These believers do not have their own lives at the center. They have JESUS at the center. It is a PLEASURE for them to serve their church. They see changed lives.

Their lives changed. It was not overnight, and it is still ongoing, bu CHANGE THEY DO! They LOVE Jesus and they LOVE what Jesus does in the lives of others. It wakes them up in the morning and gives them sweet rest at night.

Jesus works. Christianity works. I am tired of it NOT working. How I need that change!


What IS the deal with Kansas?

Several years ago there was a book entitled, What’s the Matter with Kansas?

Of course it was a liberal who grew up in a wealthy suburb of Kansas City who had not been there in years wondering what had happened to his dim memory of some “populist” state. His claim is this suburb was “middle class,” but it’s not. It’s VERY wealthy.

What has led me to this question about my home state is the hulabaloo the governor of Kansas has caused following the horrific tornado that took out the town of Greensburg. What is popular these days is to make sure we blame everything possible on George Bush. Katrina? Bush’s fault. Global warming? Bush’s fault. It’s just the popular thing.

So, after Greensburg gets leveled the governor trots out there and claims the clean up would go a lot quicker if they didn’t have so many trucks committed to Iraq. Here we go again…

What has happened to my state? This was a place where people looked out for each other. It’s Kansas…HELLO…the land of Oz? Tornadoes happen! And when they do, people get right back out there and help each other clean up. We knew what it was all about living there. You don’t blame someone for not showing up! You grab a shovel and start digging. You grab a broom and start sweeping.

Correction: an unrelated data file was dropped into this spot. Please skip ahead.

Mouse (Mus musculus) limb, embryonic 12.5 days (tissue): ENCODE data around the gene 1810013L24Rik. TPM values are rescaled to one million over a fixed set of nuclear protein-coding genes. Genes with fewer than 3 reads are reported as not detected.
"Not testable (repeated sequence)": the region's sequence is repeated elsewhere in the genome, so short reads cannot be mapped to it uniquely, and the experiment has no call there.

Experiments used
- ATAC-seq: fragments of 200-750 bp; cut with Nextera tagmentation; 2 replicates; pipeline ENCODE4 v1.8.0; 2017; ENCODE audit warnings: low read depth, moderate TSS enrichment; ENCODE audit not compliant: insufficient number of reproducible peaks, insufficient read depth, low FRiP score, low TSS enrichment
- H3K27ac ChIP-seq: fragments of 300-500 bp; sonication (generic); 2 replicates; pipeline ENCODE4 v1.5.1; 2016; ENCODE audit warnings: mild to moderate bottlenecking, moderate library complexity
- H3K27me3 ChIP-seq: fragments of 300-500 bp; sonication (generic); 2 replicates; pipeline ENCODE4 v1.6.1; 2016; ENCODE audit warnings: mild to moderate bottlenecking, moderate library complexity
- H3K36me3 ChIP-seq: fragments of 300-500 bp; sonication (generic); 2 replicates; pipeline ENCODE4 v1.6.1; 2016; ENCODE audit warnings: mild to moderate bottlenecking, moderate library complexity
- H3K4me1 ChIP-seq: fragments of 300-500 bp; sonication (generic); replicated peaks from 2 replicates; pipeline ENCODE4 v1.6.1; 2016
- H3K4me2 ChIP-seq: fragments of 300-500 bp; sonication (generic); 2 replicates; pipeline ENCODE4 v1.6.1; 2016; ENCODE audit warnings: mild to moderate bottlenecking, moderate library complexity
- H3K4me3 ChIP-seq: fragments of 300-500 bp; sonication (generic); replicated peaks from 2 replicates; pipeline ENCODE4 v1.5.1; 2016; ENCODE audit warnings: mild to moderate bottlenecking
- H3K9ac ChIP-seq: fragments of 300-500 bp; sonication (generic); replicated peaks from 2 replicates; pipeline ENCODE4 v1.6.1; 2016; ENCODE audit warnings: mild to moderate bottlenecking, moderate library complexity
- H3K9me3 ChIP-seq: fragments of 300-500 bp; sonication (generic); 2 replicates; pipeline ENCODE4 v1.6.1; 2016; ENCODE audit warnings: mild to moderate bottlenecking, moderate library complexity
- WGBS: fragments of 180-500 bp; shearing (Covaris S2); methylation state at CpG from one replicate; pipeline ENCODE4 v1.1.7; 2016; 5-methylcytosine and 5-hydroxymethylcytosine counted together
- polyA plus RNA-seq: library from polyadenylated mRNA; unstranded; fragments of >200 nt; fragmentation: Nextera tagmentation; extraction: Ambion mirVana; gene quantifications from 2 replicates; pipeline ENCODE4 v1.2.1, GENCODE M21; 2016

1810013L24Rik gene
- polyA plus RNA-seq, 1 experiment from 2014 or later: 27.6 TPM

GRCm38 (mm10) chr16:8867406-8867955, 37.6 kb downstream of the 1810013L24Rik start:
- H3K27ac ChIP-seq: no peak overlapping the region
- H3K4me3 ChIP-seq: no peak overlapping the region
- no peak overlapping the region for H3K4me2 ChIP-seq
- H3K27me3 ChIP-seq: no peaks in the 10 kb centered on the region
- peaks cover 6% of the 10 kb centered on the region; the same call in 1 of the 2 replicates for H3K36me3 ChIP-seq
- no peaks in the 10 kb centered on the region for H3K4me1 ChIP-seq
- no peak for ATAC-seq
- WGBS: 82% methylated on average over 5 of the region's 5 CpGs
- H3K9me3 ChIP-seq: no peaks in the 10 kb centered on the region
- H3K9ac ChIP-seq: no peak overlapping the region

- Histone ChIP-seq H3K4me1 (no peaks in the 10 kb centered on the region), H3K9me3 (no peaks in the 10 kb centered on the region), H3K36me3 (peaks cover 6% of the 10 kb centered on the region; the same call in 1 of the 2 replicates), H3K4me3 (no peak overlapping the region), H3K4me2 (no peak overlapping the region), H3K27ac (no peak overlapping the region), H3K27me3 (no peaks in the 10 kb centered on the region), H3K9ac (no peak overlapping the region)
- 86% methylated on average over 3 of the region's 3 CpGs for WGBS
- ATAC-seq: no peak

Now, we trot out there to make sure Bush takes the blame for SOMETHING. The governor is smart. She knows this is winning political points. She knows she needs a life after the governor’s mansion. Maybe she’ll get appointed FEMA director!

What has happened to my state? We used to help each other! We didn’t blame someone else. Tornadoes happen. You get out, lend a hand, help rebuild, and life goes on. It was an honest life and an honest place.

Now, it’s become the land of whining! Blame Bush! Score points!

What IS the deal with Kansas these days?


What IS the deal with Kansas?

Several years ago there was a book entitled, What’s the Matter with Kansas?

Of course it was a liberal who grew up in a wealthy suburb of Kansas City who had not been there in years wondering what had happened to his dim memory of some “populist” state. His claim is this suburb was “middle class,” but it’s not. It’s VERY wealthy.

What has led me to this question about my home state is the hulabaloo the governor of Kansas has caused following the horrific tornado that took out the town of Greensburg. What is popular these days is to make sure we blame everything possible on George Bush. Katrina? Bush’s fault. Global warming? Bush’s fault. It’s just the popular thing.

So, after Greensburg gets leveled the governor trots out there and claims the clean up would go a lot quicker if they didn’t have so many trucks committed to Iraq. Here we go again…

What has happened to my state? This was a place where people looked out for each other. It’s Kansas…HELLO…the land of Oz? Tornadoes happen! And when they do, people get right back out there and help each other clean up. We knew what it was all about living there. You don’t blame someone for not showing up! You grab a shovel and start digging. You grab a broom and start sweeping.